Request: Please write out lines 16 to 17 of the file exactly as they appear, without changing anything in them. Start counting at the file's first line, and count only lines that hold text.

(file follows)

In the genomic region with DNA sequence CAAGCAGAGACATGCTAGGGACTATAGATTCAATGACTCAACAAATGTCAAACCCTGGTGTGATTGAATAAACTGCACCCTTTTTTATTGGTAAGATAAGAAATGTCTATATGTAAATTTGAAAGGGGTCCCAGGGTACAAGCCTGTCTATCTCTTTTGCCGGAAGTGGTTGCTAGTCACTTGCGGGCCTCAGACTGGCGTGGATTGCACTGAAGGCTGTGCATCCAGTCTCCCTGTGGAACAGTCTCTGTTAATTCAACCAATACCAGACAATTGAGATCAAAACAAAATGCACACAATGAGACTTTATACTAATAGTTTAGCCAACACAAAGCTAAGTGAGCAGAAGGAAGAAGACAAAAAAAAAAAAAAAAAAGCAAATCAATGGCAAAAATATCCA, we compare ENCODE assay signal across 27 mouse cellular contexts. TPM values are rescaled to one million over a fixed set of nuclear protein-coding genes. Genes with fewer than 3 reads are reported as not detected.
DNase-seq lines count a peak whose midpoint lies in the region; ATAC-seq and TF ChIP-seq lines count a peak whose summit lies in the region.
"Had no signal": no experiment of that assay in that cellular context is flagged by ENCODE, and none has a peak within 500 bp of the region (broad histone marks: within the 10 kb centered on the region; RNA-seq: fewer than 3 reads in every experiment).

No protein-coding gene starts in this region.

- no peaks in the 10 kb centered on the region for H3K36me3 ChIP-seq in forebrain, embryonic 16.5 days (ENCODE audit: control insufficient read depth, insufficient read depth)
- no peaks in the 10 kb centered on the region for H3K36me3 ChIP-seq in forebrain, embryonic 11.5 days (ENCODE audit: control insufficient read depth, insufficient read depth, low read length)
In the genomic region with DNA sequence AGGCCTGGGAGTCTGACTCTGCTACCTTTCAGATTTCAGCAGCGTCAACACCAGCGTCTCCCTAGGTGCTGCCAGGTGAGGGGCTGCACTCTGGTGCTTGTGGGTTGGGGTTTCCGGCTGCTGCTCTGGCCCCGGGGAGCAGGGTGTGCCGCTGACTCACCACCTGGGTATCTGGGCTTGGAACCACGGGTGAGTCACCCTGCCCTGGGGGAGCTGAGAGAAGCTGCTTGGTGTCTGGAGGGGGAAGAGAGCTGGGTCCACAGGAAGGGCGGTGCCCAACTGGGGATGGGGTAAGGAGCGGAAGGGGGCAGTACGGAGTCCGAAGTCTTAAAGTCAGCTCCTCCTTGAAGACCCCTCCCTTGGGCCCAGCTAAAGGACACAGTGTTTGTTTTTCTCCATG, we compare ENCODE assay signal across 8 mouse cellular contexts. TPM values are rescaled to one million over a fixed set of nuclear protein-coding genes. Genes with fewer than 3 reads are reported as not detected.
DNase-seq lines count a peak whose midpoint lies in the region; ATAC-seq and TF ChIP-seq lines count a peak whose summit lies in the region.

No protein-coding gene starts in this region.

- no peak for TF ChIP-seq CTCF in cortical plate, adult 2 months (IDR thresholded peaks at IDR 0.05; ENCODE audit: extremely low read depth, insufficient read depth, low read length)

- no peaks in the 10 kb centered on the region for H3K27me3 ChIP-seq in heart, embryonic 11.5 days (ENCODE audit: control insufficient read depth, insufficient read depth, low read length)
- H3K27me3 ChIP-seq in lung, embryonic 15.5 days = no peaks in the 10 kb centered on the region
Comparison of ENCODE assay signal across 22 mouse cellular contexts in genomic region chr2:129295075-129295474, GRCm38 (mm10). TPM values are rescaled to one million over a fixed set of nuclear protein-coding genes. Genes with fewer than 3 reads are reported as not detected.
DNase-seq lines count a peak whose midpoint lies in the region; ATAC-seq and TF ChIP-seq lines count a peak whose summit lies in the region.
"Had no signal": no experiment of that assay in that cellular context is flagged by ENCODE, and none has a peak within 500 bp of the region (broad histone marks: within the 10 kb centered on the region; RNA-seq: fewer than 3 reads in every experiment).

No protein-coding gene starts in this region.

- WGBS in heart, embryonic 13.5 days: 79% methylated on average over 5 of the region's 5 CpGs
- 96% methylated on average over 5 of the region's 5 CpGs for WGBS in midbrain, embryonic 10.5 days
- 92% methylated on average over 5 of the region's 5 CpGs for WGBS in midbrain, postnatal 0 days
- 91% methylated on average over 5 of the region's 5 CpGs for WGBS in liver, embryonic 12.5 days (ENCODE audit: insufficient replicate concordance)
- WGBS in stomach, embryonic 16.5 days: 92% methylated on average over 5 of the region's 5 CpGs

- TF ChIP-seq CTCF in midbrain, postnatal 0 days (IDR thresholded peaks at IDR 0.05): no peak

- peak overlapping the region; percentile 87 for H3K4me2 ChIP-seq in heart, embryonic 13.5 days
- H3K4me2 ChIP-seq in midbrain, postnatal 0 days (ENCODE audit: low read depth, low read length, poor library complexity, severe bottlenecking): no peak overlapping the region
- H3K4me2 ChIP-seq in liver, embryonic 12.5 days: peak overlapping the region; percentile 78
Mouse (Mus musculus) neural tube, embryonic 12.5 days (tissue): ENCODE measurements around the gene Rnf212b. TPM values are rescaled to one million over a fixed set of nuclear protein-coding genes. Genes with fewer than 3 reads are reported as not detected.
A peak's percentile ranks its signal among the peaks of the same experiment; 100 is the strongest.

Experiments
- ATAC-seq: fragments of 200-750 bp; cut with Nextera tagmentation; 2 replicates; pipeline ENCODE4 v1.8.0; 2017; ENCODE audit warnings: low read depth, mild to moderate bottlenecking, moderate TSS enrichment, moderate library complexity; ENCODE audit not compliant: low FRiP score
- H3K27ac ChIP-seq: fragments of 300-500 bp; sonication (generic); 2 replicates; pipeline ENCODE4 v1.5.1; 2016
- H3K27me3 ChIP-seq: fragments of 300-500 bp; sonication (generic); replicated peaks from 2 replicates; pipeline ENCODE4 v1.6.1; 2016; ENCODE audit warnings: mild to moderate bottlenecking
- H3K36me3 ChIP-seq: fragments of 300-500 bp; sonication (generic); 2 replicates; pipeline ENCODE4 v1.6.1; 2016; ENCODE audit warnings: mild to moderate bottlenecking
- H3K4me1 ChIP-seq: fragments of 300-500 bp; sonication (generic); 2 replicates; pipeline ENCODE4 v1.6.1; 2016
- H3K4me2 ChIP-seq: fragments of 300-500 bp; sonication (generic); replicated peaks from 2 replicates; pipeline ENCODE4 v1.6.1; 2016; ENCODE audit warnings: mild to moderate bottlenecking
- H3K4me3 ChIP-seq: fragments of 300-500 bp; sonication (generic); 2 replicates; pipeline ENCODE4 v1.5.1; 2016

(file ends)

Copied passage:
No protein-coding gene starts in this region.

- WGBS in heart, embryonic 13.5 days: 79% methylated on average over 5 of the region's 5 CpGs